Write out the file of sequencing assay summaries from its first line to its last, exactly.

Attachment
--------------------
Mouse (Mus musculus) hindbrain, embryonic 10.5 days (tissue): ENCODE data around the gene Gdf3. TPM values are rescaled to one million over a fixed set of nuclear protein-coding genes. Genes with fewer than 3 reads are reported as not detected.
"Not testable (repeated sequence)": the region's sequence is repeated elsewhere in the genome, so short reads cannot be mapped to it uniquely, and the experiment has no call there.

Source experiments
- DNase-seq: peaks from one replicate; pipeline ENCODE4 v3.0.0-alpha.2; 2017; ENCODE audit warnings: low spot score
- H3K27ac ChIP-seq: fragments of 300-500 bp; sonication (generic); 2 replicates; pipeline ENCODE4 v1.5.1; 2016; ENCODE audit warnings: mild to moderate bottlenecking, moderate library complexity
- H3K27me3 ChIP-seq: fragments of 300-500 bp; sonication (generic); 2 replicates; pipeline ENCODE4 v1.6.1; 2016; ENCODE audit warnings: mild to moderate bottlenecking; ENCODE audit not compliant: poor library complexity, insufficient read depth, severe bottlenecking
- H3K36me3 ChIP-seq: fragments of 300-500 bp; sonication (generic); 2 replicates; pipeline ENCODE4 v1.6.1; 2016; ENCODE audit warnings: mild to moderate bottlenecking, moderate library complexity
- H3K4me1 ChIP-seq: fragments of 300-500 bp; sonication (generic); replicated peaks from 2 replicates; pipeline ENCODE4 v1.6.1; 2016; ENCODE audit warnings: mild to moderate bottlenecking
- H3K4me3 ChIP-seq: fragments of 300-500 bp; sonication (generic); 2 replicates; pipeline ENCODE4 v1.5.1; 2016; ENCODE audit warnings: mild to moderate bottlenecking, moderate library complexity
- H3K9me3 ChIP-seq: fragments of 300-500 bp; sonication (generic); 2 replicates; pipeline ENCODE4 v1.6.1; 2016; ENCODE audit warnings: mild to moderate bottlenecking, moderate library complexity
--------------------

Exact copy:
Mouse (Mus musculus) hindbrain, embryonic 10.5 days (tissue): ENCODE data around the gene Gdf3. TPM values are rescaled to one million over a fixed set of nuclear protein-coding genes. Genes with fewer than 3 reads are reported as not detected.
"Not testable (repeated sequence)": the region's sequence is repeated elsewhere in the genome, so short reads cannot be mapped to it uniquely, and the experiment has no call there.

Source experiments
- DNase-seq: peaks from one replicate; pipeline ENCODE4 v3.0.0-alpha.2; 2017; ENCODE audit warnings: low spot score
- H3K27ac ChIP-seq: fragments of 300-500 bp; sonication (generic); 2 replicates; pipeline ENCODE4 v1.5.1; 2016; ENCODE audit warnings: mild to moderate bottlenecking, moderate library complexity
- H3K27me3 ChIP-seq: fragments of 300-500 bp; sonication (generic); 2 replicates; pipeline ENCODE4 v1.6.1; 2016; ENCODE audit warnings: mild to moderate bottlenecking; ENCODE audit not compliant: poor library complexity, insufficient read depth, severe bottlenecking
- H3K36me3 ChIP-seq: fragments of 300-500 bp; sonication (generic); 2 replicates; pipeline ENCODE4 v1.6.1; 2016; ENCODE audit warnings: mild to moderate bottlenecking, moderate library complexity
- H3K4me1 ChIP-seq: fragments of 300-500 bp; sonication (generic); replicated peaks from 2 replicates; pipeline ENCODE4 v1.6.1; 2016; ENCODE audit warnings: mild to moderate bottlenecking
- H3K4me3 ChIP-seq: fragments of 300-500 bp; sonication (generic); 2 replicates; pipeline ENCODE4 v1.5.1; 2016; ENCODE audit warnings: mild to moderate bottlenecking, moderate library complexity
- H3K9me3 ChIP-seq: fragments of 300-500 bp; sonication (generic); 2 replicates; pipeline ENCODE4 v1.6.1; 2016; ENCODE audit warnings: mild to moderate bottlenecking, moderate library complexity